Medications used for alzheimer’s disease
There are three types of contraception that you can use today: barrier methods (such as diaphragms or condoms), hormonal methods (including pills and patches) and intrauterine devices (IUDs).
Barriers such as diaphragms and condoms work by physically preventing sperm entering the uterus. Condoms also work well to stop the spread of sexually transmissible infections. Barrier methods have the major drawback of having to be used every time there is an intercourse in order for them be effective. This requires a great deal of consistency. Some people have an allergic reaction to latex, which could limit the use of condoms.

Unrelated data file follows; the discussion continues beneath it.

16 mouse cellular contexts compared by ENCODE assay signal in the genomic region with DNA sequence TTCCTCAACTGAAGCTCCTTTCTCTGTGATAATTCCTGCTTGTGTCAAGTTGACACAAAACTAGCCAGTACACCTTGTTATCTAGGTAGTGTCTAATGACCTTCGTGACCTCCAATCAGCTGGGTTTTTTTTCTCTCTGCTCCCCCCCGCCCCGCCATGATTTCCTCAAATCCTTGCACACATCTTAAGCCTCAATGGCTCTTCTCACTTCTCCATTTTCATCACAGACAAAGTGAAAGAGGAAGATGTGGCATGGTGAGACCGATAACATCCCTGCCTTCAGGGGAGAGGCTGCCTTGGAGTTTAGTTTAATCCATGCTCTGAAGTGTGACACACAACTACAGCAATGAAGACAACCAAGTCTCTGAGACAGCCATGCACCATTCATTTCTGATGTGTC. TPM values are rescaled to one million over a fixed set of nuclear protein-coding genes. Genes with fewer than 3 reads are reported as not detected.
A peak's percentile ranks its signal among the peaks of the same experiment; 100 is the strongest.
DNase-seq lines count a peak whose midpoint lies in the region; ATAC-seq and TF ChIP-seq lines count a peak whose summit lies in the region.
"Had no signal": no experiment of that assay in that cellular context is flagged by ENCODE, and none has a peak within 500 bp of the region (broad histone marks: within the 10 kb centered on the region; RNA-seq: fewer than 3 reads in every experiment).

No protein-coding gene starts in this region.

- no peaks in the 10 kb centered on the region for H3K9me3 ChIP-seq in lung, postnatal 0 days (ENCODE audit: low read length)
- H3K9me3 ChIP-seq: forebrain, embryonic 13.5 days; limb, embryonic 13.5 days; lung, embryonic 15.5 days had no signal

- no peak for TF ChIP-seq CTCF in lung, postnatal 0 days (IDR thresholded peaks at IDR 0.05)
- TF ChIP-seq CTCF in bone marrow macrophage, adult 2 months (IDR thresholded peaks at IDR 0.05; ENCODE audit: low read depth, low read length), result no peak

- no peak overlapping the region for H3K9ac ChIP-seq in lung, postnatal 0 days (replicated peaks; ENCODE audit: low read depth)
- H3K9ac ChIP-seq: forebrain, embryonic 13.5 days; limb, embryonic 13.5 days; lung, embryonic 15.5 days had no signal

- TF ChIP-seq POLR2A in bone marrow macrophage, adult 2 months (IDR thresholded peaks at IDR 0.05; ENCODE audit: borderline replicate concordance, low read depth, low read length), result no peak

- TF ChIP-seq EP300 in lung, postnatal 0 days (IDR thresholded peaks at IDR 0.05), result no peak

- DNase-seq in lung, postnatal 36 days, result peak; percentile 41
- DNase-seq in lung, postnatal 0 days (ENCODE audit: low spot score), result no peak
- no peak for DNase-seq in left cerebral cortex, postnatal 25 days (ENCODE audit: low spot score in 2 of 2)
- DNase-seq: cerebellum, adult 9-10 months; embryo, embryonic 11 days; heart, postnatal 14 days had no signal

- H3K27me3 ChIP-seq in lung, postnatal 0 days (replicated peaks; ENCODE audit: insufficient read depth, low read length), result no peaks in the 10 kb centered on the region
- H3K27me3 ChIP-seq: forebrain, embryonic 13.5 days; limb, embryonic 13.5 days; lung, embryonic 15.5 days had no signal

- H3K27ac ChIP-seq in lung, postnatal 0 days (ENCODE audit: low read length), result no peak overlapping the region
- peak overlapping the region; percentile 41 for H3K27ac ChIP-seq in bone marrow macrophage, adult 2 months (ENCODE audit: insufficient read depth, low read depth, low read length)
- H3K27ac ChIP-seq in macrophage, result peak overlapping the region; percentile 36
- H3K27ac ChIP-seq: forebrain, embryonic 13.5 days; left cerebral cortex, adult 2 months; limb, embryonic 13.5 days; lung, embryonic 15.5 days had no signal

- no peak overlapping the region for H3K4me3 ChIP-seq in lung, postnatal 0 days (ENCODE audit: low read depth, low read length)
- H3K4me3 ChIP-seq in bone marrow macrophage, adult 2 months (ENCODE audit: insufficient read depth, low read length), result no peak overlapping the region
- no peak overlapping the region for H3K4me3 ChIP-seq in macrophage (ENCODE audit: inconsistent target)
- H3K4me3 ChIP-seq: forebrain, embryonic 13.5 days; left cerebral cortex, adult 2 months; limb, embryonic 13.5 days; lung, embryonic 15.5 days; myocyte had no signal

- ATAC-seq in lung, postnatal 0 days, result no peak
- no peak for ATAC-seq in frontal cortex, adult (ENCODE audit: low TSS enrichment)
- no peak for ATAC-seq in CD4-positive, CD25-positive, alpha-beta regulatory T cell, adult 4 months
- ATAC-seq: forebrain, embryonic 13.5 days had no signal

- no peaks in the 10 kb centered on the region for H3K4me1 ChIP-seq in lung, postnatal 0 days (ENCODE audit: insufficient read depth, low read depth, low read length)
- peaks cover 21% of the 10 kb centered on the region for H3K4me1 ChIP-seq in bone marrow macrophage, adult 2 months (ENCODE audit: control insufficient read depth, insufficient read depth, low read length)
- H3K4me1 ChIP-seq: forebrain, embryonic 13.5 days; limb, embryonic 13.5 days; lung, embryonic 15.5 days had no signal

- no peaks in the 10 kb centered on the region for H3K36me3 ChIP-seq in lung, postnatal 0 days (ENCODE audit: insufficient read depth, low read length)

In hormonal methods like the Pill or the patch, hormones are taken to prevent ovulation. This makes them highly reliable when taken correctly – however a missed pill could result in an unintended pregnancy if not addressed quickly enough. These medications can take up to several months before they are fully effective, so it is important that you use other contraception during this time. Side effects that may occur include nausea, spotting in between periods and nausea.
Intrauterine devices (IUDs), are small, inserted in the uterus and contain copper or hormones. They prevent pregnancy via multiple mechanisms. This includes blocking sperm movements as well as preventing fertilized eggs from reaching IUD locations in the uterus due to ineffective contraception elsewhere on female reproductive tract. They provide highly reliable protection with very few side effects – however insertion can cause pain so analgesia may needed prior to insertion procedure . As well, removal may require the use of gynecological tools and there are risks associated with infection.